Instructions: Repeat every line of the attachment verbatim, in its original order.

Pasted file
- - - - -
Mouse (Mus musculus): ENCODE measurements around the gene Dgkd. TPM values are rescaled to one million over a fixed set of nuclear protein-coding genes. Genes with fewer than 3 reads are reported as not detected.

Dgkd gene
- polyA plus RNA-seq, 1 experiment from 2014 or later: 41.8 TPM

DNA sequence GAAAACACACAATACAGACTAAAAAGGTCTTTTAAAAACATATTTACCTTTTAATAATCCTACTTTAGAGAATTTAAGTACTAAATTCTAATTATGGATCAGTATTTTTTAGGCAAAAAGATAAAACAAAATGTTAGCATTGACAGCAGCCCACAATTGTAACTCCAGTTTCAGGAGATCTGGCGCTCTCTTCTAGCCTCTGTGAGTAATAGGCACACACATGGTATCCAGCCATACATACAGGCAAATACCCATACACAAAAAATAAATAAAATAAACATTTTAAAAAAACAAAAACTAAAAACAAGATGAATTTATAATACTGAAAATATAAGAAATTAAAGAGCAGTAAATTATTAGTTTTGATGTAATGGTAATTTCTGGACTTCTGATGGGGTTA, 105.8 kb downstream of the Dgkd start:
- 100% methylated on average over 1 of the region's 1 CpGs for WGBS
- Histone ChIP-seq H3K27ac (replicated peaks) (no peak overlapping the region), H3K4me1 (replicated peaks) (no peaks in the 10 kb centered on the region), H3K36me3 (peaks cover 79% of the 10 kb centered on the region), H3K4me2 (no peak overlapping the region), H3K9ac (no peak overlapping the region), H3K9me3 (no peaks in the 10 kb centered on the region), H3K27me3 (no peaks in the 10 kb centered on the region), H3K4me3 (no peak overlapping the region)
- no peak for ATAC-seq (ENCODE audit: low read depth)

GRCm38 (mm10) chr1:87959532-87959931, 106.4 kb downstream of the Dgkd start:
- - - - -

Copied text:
Mouse (Mus musculus): ENCODE measurements around the gene Dgkd. TPM values are rescaled to one million over a fixed set of nuclear protein-coding genes. Genes with fewer than 3 reads are reported as not detected.

Dgkd gene
- polyA plus RNA-seq, 1 experiment from 2014 or later: 41.8 TPM

DNA sequence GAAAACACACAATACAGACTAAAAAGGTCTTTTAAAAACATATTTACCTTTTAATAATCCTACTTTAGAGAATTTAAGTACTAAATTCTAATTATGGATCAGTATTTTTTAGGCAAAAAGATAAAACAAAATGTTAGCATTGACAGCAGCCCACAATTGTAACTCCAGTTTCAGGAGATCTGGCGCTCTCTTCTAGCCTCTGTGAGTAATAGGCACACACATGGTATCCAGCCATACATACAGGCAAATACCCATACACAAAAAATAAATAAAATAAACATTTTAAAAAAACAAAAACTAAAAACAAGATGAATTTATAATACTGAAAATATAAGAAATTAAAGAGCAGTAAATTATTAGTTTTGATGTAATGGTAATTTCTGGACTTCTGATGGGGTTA, 105.8 kb downstream of the Dgkd start:
- 100% methylated on average over 1 of the region's 1 CpGs for WGBS
- Histone ChIP-seq H3K27ac (replicated peaks) (no peak overlapping the region), H3K4me1 (replicated peaks) (no peaks in the 10 kb centered on the region), H3K36me3 (peaks cover 79% of the 10 kb centered on the region), H3K4me2 (no peak overlapping the region), H3K9ac (no peak overlapping the region), H3K9me3 (no peaks in the 10 kb centered on the region), H3K27me3 (no peaks in the 10 kb centered on the region), H3K4me3 (no peak overlapping the region)
- no peak for ATAC-seq (ENCODE audit: low read depth)

GRCm38 (mm10) chr1:87959532-87959931, 106.4 kb downstream of the Dgkd start: